For more details from the panel, FOX TV critic Allison Shoemaker shared a play-by-play breakdown over on Twitter.
"Welcome to Flatch" airs Thursdays on FOX. The first seven episodes are also currently available to stream on Hulu. (This television station is owned by the FOX Corporation.)
BLOCKCHAIN CREATIVE LABS AT SXSW: The BCL Panel: Fox Entertainment: Welcome to Flatch. Pictured L-R: Jenny Bicks, Executive Producer/Writer, Holmes, Series Star, Sam Straley, and Michael Thorn, President of Entertainment, FOX Entertainment. © 2022 FO
Texans celebrating Texans
While the SXSW crowd gave an enthusiastic welcome to all of the creators and artists who visited the fest, there was a special energy in the room when a native Texan took the stage. One of the loudest rounds of applause I heard during the entire festival was for Richard Linklater, the Houston-born/Austin-residing director who debuted his new Houston-set movie "Apollo 10½: A Space Age Childhood."
And Linklater was far from the only Austinite in attendance. Austin-born Glen Powell voices a small role in the movie as NASA flight-controller and joined Linklater onstage at the Paramount Theatre for a Q&A, where he charmingly revealed that he used to perform in musicals on that very stage growing up. In fact, his family was in the crowd that night — sitting in the exact same seats they used to sit in back them.
Meanwhile, at the premiere of "The Lost City," long-time Austin resident Sandra Bullock won over the crowd by calling back to her 2000 comedy "Miss Congeniality," which is not only set in Texas but premiered at SXSW. (You can read Caroline Siede’s full review of "The Lost City" here.)
And maybe most charming of all was Connie Britton, who’s got deep connections to Austin thanks to "Friday Night Lights," and brought the perfect "I-can’t-believe-this-is-happening" energy as she hosted a Q&A (and concert!) with Dolly Parton and James Patterson for the release of their new book "Run, Rose, Run." While the night was ostensibly centered around Parton and Patterson, the crowd gave Britton a welcome that was every bit as warm. Texas forever, indeed. [Caroline Siede]
More on the concert-portion of this unforgettable night in our next dispatch.
About the writer: Allison Shoemaker is a Chicago-based pop-culture critic and journalist. She is the author of "How TV Can Make You Smarter," and a member of the Television Critics Association and the Chicago Film Critics Association. She is also a producer and co-host for the Podlander Presents network of podcasts. Find her on Twitter and Instagram at @allisonshoe. Allison is a Tomatometer-approved Top Critic on Rotten Tomatoes.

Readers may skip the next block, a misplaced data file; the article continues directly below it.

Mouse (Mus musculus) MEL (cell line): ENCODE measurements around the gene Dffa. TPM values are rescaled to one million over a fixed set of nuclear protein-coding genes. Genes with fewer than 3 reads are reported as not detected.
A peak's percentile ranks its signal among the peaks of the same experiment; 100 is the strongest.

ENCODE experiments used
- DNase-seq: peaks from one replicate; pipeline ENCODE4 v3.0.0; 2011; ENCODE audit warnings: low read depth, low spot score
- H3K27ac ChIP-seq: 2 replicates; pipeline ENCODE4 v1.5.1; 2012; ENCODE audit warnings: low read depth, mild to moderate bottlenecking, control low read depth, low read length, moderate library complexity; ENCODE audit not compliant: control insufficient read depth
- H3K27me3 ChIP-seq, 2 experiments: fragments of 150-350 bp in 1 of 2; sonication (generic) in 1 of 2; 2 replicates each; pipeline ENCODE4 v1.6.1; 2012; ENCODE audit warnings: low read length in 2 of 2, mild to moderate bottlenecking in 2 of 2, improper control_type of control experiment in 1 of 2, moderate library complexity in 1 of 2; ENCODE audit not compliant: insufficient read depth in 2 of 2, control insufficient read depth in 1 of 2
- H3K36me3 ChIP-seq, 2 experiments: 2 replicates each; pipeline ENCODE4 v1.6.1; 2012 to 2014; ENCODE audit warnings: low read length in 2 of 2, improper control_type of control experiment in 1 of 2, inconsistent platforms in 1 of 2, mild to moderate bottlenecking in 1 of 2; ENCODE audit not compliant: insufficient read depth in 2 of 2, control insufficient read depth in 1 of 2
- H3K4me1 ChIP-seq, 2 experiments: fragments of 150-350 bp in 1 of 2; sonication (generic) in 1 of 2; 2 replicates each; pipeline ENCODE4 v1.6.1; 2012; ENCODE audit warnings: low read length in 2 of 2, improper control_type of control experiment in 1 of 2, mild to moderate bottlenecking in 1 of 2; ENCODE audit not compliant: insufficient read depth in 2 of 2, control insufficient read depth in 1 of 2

About the writer: Caroline Siede is a film and TV critic in Chicago, where the cold never bothers her anyway. A member of the Chicago Film Critics Association, she lovingly dissects the romantic comedy genre one film at a time in her ongoing column When Romance Met Comedy at The A.V. Club. She also co-hosts the movie podcast, Role Calling, and shares her pop culture opinions on Twitter (@carolinesiede).
More from Texas, streaming (for free!) on Tubi
Friday Night Lights (2006-2011): Peter Berg’s 2004 movie provided the inspiration for this beloved TV drama. But, trust us, you don’t need to be familiar with the film or a fan of football to fall in love with "Friday Night Lights." Kyle Chandler stars as Eric Taylor, new head coach of the fictional Dillon Panthers high school football team. Connie Britton is his fiery guidance counselor wife, Tami Taylor. And Taylor Kitsch, Zach Gilford, 2022 Oscar nominee Jesse Plemons and (in later seasons) a young Michael B. Jordan are among the teen football stars he coaches in this funny, moving and legitimately exhilarating sports drama about big dreams in small town Texas. Clear eyes, full hearts, can’t lose. Rated TV-14. Five seasons, 76 episodes. Also featuring Minka Kelly, Brad Leland.
The Whole Wide World (1996): Vincent D’Onofrio romances Renee Zellweger in this based-on-a-true-story tale about a school teacher and a pulp fiction writer who fall in love in 1930s Texas. Rated PG. 111 minutes. Dir: Dan Ireland. Also featuring Ann Wedgeworth.
The Texas Chain Shaw Massacre (1974): Tobe Hooper’s hugely influential horror classic introduced the world to Leatherface and set a new standard for goriness in cinema. The kind of movie you don’t want to watch alone (or on a full stomach). Plus: Cannibals! Rated R. 83 minutes. Dir: Tobe Hooper. Featuring: Marilyn Burns, Teri McMinn, Gunnar Hansen, Allen Danziger, Paul A. Partain.
About Tubi: Tubi has more than 35,000 movies and television series from over 250 content partners, including every major studio, in addition to the largest offering of free live local and national news channels in streaming. The platform gives fans of entertainment, news and sports an easy way to discover new content that is available completely free.